1. While salvation is conditional, God's LOVE is not conditional. For God so loved the world, that He gave us all a choice. He already loved the whole world. He doesn't want anyone to be lost. We're supposed to love our ENEMIES so that they might not be lost in the end, either! Guys, we know this stuff. It's in that book we say we love. Read it. That means that everyone is valuable, because God says so. No exceptions.

  2. Our relationships with God are dynamic. He is not merely stamping us "acceptable" or "unacceptable." His reactions and decisions are based on an ongoing conversation with us as individuals and with humanity as a whole. God understands that this life is confusing and painful, and he's incredibly patient and kind, which means his regard toward humanity is NOT an angry one. He waits with open arms, and He mourns those who do not choose to live live in unity with Him! That doesn't mean He never expresses anger, but it is not expressed toward the lost, confused, and disillusioned who have never known His Love.

  3. We carelessly use this one word "pride" to express too many different things. In scripture, where we see "pride" in English, the word usually means "arrogance / haughtiness / cynical insensitivity / presumption" or "evil scheming" in Hebrew, and "self-exhaltation" or "boasting" in Greek. Occasionally, "pride" is used with a positive connotation to express things like "majesty" or "excellency," demonstrating it to be a highly dynamic word with shifting connotations, even within scripture. Therefore, the obvious conclusion of "pride is bad" that we get from reading our English bibles is not based in an accurate understanding. In this case, specificity is everything; not ALL pride, but ARROGANT pride is the problem.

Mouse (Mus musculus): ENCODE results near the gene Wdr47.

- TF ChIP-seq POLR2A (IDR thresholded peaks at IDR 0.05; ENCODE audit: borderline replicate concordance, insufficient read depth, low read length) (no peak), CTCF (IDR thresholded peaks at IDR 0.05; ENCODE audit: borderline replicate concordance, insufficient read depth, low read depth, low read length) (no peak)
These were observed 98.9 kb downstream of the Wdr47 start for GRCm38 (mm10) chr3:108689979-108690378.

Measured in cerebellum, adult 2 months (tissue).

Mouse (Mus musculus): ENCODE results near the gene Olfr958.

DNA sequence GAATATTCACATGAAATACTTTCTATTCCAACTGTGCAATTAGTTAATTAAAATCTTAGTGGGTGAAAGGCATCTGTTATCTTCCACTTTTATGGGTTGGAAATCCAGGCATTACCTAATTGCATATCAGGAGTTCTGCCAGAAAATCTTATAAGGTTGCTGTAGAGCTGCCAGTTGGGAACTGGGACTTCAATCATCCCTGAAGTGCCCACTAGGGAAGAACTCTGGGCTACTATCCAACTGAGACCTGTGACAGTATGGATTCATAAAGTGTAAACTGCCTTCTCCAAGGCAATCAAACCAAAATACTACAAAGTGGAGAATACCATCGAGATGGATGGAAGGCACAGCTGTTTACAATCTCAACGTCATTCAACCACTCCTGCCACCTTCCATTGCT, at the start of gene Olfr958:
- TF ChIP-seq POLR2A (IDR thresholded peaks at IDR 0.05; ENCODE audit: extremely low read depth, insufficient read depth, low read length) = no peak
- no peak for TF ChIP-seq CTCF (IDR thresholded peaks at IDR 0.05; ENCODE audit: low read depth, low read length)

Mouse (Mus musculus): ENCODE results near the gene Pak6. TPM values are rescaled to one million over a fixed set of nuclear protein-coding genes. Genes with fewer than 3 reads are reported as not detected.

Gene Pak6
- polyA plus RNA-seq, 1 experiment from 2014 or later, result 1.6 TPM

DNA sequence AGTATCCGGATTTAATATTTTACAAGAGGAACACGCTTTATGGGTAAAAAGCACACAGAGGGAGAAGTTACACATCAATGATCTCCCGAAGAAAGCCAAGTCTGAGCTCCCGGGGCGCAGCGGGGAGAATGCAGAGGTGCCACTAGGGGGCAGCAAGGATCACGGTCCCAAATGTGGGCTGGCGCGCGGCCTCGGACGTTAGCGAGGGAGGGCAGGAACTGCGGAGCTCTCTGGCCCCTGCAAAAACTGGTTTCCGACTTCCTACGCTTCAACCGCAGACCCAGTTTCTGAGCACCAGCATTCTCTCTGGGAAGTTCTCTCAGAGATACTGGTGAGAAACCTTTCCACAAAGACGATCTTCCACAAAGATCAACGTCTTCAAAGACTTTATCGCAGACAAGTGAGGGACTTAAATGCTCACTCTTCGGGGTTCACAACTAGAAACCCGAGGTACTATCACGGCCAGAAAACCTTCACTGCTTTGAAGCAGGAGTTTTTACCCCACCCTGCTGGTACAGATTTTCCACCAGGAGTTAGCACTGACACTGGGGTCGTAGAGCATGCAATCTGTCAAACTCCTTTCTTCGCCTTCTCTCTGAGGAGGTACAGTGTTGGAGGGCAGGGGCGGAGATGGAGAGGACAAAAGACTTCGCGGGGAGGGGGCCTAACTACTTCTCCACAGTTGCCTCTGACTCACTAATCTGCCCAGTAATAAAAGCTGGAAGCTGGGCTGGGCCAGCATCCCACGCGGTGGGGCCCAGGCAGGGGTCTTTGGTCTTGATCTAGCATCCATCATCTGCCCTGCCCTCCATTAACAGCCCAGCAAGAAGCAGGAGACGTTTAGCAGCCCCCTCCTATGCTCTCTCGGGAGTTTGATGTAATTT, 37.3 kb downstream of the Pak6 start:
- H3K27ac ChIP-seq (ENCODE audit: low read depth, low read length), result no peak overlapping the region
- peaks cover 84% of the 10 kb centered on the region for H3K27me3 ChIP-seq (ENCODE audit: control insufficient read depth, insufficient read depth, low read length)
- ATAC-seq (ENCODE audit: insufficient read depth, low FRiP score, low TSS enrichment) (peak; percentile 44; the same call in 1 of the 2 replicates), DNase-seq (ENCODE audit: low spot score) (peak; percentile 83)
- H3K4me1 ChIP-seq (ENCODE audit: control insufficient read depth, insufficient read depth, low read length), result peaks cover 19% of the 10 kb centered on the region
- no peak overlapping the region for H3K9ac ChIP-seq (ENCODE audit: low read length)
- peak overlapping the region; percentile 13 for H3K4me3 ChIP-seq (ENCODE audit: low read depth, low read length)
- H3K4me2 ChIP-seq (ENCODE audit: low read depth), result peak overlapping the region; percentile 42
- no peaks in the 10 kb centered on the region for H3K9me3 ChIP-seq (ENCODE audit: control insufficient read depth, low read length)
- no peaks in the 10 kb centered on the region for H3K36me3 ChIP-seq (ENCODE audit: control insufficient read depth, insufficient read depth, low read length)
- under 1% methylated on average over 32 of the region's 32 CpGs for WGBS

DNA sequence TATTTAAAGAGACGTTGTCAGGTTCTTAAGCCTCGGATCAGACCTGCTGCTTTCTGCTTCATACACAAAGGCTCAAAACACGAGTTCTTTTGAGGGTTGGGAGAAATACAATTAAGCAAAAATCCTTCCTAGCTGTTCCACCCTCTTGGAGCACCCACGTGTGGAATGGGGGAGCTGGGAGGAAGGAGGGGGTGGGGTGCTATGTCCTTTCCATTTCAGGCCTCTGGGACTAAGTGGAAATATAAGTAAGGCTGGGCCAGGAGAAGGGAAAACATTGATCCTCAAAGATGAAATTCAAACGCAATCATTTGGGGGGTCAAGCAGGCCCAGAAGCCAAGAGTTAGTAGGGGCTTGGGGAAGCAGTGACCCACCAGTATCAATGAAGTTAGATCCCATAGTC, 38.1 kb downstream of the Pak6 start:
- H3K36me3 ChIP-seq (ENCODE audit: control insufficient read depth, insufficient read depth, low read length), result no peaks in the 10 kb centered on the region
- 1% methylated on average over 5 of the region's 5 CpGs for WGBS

Pride Culture


Most of you know exactly what I am talking about when I mention pride culture. More than anything, it is a political movement aimed at making legislation and cultural institutions more inclusive, affirming, and protective of people whose physical bodies are not typical, and of those would like to do things with their bodies in various ways that have been traditionally considered to be counter-cultural and sometimes dangerous. The messages coming from this movement are incredibly straightforward and clear, not just to those who fit into this minority classification but to society as a whole:


"The features of your physical body and the desires, sensations, and feelings that you have about your body are foundational to your identity, and you should invest in finding a way to prioritize your physical body in the way that you relate to yourself and everyone else."


"No matter what, always find a way to feel good about yourself. Don't let anyone ever make you feel bad about yourself. If someone does anything to make you feel bad about yourself, that person is a bad person and the only reason why they don't affirm you in every way is that they don't understand love and are not loving. There is no need for you to ever question yourself. You deserve love and affirmation from everyone at all times."